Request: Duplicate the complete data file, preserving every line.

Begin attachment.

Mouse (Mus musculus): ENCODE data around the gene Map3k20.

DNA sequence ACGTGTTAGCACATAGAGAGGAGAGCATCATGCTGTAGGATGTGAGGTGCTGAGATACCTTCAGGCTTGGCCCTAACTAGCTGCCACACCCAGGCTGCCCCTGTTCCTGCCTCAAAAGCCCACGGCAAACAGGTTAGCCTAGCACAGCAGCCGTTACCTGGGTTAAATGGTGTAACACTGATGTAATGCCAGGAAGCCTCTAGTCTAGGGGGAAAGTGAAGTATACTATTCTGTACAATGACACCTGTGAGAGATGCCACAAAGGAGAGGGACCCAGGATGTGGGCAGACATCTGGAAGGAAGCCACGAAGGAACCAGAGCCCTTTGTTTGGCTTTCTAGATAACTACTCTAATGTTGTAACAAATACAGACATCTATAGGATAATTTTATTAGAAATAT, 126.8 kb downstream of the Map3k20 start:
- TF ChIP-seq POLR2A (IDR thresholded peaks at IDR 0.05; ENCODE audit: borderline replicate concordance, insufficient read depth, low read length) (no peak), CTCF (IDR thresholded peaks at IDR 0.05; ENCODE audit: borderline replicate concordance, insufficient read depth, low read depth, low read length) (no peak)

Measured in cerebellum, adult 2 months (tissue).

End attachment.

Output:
Mouse (Mus musculus): ENCODE data around the gene Map3k20.

DNA sequence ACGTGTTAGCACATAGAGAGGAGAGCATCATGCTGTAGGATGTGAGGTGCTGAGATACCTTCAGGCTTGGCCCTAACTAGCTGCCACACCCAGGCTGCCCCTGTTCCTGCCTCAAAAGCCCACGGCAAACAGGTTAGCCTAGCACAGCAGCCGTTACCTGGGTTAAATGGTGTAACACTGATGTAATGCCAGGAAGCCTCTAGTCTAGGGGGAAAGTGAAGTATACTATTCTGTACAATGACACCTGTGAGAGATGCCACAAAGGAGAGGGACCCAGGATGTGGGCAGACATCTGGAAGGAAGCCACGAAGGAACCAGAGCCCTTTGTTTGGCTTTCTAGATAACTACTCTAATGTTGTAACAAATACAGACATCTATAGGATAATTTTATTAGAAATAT, 126.8 kb downstream of the Map3k20 start:
- TF ChIP-seq POLR2A (IDR thresholded peaks at IDR 0.05; ENCODE audit: borderline replicate concordance, insufficient read depth, low read length) (no peak), CTCF (IDR thresholded peaks at IDR 0.05; ENCODE audit: borderline replicate concordance, insufficient read depth, low read depth, low read length) (no peak)

Measured in cerebellum, adult 2 months (tissue).